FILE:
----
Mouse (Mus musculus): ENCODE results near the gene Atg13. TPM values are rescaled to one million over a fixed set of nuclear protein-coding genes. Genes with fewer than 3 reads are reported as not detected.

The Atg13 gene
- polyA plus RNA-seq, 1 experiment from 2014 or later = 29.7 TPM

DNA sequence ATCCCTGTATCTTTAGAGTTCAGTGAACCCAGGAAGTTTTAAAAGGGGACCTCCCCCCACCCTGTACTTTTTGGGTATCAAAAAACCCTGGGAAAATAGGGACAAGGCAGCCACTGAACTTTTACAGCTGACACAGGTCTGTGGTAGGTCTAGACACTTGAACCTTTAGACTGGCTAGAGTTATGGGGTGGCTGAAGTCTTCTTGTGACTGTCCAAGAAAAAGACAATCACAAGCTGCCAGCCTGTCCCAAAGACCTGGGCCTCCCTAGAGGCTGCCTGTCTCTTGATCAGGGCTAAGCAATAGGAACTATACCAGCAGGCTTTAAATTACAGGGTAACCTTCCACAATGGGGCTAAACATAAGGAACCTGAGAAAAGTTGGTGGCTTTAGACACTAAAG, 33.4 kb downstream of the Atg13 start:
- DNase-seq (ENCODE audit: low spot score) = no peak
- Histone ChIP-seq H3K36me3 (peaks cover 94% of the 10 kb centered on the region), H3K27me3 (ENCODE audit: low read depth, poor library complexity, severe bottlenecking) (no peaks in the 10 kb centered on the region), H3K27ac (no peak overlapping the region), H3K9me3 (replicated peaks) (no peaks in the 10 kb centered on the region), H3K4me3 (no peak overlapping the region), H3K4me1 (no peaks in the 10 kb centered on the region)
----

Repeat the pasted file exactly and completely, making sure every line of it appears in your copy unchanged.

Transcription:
Mouse (Mus musculus): ENCODE results near the gene Atg13. TPM values are rescaled to one million over a fixed set of nuclear protein-coding genes. Genes with fewer than 3 reads are reported as not detected.

The Atg13 gene
- polyA plus RNA-seq, 1 experiment from 2014 or later = 29.7 TPM

DNA sequence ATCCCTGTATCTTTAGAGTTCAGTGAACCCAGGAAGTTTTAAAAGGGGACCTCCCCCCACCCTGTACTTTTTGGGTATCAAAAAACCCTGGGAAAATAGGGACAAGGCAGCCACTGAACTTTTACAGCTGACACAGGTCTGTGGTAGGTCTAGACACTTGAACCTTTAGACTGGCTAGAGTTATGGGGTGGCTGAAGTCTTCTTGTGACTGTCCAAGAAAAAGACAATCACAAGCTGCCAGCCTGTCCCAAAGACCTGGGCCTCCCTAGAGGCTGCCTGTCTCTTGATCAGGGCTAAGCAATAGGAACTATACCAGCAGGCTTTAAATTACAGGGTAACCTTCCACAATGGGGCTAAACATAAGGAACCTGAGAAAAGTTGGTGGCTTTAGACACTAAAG, 33.4 kb downstream of the Atg13 start:
- DNase-seq (ENCODE audit: low spot score) = no peak
- Histone ChIP-seq H3K36me3 (peaks cover 94% of the 10 kb centered on the region), H3K27me3 (ENCODE audit: low read depth, poor library complexity, severe bottlenecking) (no peaks in the 10 kb centered on the region), H3K27ac (no peak overlapping the region), H3K9me3 (replicated peaks) (no peaks in the 10 kb centered on the region), H3K4me3 (no peak overlapping the region), H3K4me1 (no peaks in the 10 kb centered on the region)